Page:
Tester to DeVos: Stop Forcing Montana Schools to Jump Through Bureaucratic Hoops

Senator Calls on Controversial Education Secretary to Overturn New Burdensome Requirements for Rural Schools

(Big Sandy, Mont.) – U.S. Senator Jon Tester is fighting to tear down new bureaucratic barriers that are putting critical funding for rural Montana school districts at risk.

Tester, a former teacher, is calling on controversial Education Secretary Betsy DeVos to overturn her new requirements that force rural schools to complete additional paperwork to access their Small, Rural School Achievement Program grants.

“It is important educators spend their valuable time ensuring students get the best possible education, not battling federal paperwork and jumping through bureaucratic hoops,” Tester wrote. “Instead of dedicating precious time to wrapping up one school year and preparing for the next, rural schools are swimming through an alphabet soup of government acronyms just to understand what your Department is now requiring from them.”

DeVos created the new requirements earlier this year. Montana superintendents have contacted Tester saying these additional application requirements and time restraints are wasting time and hurting students.

“It came as a shock at the end of the school year to realize we had a plethora of hoops to jump through in order to access our REAP funds for the 2017-2018 school year, and very little time in which to complete the process,” said Jule Walker, Superintendent of Plevna Public Schools. “In previous years the application allowed for expeditious access to the funds, as well as local control, on behalf of educating our students. The 2017 application was very time consuming, especially for Districts with one administrator focused on completing end of the school year activities. The requirement for watching scheduled webinars as well as navigating the cumbersome directives to access a variety of sites created anxiety for many administrators because we recognize the significance of the funding REAP provides. One has to question why these tedious procedures were created-Is it to make the process so daunting that rural schools could not meet the deadlines thereby justifying a lack of interest or need for this additional funding for our students? REAP funding DOES make a difference for the students we serve in our rural districts.”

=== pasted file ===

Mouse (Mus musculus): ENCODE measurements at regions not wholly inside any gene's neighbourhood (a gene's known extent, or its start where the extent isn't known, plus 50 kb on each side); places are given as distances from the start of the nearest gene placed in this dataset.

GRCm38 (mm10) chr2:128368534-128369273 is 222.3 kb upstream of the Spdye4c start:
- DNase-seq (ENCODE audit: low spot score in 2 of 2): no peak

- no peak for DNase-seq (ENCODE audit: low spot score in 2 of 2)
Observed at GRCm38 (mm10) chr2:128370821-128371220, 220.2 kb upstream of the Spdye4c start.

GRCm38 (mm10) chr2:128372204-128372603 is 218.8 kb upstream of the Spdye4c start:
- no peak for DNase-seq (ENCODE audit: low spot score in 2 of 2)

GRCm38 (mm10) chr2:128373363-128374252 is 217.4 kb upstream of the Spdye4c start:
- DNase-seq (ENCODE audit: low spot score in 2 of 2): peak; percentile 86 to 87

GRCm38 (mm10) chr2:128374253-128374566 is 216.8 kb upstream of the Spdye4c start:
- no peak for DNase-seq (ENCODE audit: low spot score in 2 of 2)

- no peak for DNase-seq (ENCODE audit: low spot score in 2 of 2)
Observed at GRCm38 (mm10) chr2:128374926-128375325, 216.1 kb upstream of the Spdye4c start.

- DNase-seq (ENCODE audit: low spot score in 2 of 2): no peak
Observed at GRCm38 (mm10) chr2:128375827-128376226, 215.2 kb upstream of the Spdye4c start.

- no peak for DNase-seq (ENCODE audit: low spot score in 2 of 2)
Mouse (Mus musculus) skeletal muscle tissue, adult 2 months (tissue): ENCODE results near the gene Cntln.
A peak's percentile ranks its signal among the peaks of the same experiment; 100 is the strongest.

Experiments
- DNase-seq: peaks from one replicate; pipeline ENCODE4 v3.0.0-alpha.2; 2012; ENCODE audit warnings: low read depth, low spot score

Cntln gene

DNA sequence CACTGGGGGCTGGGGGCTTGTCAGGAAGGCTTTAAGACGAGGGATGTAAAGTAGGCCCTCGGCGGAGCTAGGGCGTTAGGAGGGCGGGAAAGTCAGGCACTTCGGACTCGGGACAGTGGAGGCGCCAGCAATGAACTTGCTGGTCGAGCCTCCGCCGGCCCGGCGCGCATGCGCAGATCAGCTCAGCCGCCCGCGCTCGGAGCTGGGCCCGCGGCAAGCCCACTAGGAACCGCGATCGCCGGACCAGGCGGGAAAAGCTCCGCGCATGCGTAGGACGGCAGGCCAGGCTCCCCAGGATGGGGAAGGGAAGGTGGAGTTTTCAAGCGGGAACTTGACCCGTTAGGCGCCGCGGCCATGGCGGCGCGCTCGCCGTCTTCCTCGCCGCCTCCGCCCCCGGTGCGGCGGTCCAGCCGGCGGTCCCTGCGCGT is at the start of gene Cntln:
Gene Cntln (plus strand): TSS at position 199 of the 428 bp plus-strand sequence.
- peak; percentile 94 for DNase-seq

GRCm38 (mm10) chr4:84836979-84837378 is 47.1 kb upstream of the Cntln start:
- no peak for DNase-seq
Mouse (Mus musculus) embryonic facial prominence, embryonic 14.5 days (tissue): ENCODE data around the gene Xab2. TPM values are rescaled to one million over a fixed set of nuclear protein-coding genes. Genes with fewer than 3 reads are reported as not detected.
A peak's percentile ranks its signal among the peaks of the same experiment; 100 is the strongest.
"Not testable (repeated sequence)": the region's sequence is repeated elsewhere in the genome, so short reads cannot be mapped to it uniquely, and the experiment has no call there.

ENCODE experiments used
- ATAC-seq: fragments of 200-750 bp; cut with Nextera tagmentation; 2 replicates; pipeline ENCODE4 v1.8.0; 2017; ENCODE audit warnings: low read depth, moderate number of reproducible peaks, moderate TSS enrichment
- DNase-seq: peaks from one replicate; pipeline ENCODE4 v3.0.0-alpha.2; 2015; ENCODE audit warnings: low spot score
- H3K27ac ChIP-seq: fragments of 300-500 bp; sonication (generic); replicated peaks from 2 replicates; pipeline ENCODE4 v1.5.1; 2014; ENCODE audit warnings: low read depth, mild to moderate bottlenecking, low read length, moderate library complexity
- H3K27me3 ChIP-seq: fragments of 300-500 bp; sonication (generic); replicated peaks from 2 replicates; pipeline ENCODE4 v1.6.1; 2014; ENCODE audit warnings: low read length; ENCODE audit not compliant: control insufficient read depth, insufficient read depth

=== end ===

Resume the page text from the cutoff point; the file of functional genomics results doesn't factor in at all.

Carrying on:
“The Montana Small Schools Alliance represents 138 frontier one and two room school districts who have one teacher responsible for all of the district paperwork,” said Dan Ranks, Executive Director of the Montana Small School Alliance. “These are districts who have previously received the REAP grant as approximately 25-30 percent of their total budget and have utilized it effectively and properly. To place burdensome new requirements on those districts is exceptionally short sited. The MSSA wholeheartedly supports Senator Jon Tester’s efforts to roll them back and a striking example of why Senator Tester was unanimously selected as the 2017 ‘Rural Hero’ award winner by the National Rural Education Advocacy Consortium for his support of rural youth nationwide.”

More than 300 Montana school districts qualify for the Small, Rural School Achievement Program. The grants are available to rural school districts with less than 600 students, and last year Montana school districts received more than $5 million through the program.

Montana school administrators were previously required to fill out a single field on a website in order to receive their grant. DeVos has installed new requirements that include obtaining and verifying multiple applicant identification numbers, and in the case of one Montana superintendent, required over 20 pieces of correspondence with the U.S. Education Department regarding the status of the school district’s grant.

These new requirements are proving difficult to meet, and as many as 20 percent of schools nationwide have not been able to submit an application for their grants.

“In an era when Montana’s public school budgets are tighter than ever, our rural schools cannot afford to have even one dollar from these grants threatened by trivial bureaucratic red tape,” Tester added. “I strongly urge you to remove this annual application requirement and return to the standard process through which eligible schools accessed these rural grants.”

Tester’s letter to DeVos is available HERE.